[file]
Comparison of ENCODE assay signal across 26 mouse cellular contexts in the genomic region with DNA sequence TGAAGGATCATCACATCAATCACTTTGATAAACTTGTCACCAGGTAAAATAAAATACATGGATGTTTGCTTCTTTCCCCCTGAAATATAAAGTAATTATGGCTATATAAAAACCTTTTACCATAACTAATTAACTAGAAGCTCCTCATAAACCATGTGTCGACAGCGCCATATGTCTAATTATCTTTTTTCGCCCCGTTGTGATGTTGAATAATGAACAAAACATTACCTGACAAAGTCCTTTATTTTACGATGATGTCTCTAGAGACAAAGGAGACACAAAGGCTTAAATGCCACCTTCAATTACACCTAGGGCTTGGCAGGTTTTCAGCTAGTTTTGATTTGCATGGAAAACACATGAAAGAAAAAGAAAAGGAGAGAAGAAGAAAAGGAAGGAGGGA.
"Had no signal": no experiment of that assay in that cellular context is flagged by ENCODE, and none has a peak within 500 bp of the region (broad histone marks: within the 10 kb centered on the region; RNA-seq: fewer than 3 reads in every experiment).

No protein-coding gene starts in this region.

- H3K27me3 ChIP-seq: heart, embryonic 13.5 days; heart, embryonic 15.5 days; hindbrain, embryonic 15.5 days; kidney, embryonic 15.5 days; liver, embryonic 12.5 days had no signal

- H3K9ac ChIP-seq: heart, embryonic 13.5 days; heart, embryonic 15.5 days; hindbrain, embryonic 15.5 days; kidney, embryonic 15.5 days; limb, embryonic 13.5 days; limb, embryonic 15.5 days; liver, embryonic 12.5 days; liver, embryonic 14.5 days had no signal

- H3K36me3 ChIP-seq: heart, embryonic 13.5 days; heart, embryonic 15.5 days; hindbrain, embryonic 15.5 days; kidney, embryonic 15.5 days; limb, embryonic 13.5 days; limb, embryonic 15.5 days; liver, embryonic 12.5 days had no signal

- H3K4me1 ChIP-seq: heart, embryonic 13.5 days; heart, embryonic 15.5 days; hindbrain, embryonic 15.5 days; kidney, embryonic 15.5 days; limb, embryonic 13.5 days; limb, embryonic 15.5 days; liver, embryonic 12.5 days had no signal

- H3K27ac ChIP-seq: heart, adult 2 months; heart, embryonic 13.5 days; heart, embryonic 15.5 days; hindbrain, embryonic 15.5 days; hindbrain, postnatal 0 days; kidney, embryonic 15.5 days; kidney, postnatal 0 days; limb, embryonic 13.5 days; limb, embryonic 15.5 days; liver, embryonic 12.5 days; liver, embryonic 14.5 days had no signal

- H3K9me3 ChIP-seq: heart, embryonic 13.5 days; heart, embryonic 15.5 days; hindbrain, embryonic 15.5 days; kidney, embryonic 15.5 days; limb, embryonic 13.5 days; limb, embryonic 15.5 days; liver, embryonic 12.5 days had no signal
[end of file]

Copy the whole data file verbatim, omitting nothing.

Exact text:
Comparison of ENCODE assay signal across 26 mouse cellular contexts in the genomic region with DNA sequence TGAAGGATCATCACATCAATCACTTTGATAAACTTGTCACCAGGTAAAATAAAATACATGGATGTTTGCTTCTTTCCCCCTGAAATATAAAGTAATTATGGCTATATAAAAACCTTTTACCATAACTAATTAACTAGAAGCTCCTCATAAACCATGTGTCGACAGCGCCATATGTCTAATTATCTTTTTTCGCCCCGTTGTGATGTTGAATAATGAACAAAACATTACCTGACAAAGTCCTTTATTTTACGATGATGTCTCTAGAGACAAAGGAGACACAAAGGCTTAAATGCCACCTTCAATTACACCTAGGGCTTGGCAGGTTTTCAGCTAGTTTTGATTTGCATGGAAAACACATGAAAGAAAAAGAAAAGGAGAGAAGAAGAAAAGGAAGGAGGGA.
"Had no signal": no experiment of that assay in that cellular context is flagged by ENCODE, and none has a peak within 500 bp of the region (broad histone marks: within the 10 kb centered on the region; RNA-seq: fewer than 3 reads in every experiment).

No protein-coding gene starts in this region.

- H3K27me3 ChIP-seq: heart, embryonic 13.5 days; heart, embryonic 15.5 days; hindbrain, embryonic 15.5 days; kidney, embryonic 15.5 days; liver, embryonic 12.5 days had no signal

- H3K9ac ChIP-seq: heart, embryonic 13.5 days; heart, embryonic 15.5 days; hindbrain, embryonic 15.5 days; kidney, embryonic 15.5 days; limb, embryonic 13.5 days; limb, embryonic 15.5 days; liver, embryonic 12.5 days; liver, embryonic 14.5 days had no signal

- H3K36me3 ChIP-seq: heart, embryonic 13.5 days; heart, embryonic 15.5 days; hindbrain, embryonic 15.5 days; kidney, embryonic 15.5 days; limb, embryonic 13.5 days; limb, embryonic 15.5 days; liver, embryonic 12.5 days had no signal

- H3K4me1 ChIP-seq: heart, embryonic 13.5 days; heart, embryonic 15.5 days; hindbrain, embryonic 15.5 days; kidney, embryonic 15.5 days; limb, embryonic 13.5 days; limb, embryonic 15.5 days; liver, embryonic 12.5 days had no signal

- H3K27ac ChIP-seq: heart, adult 2 months; heart, embryonic 13.5 days; heart, embryonic 15.5 days; hindbrain, embryonic 15.5 days; hindbrain, postnatal 0 days; kidney, embryonic 15.5 days; kidney, postnatal 0 days; limb, embryonic 13.5 days; limb, embryonic 15.5 days; liver, embryonic 12.5 days; liver, embryonic 14.5 days had no signal

- H3K9me3 ChIP-seq: heart, embryonic 13.5 days; heart, embryonic 15.5 days; hindbrain, embryonic 15.5 days; kidney, embryonic 15.5 days; limb, embryonic 13.5 days; limb, embryonic 15.5 days; liver, embryonic 12.5 days had no signal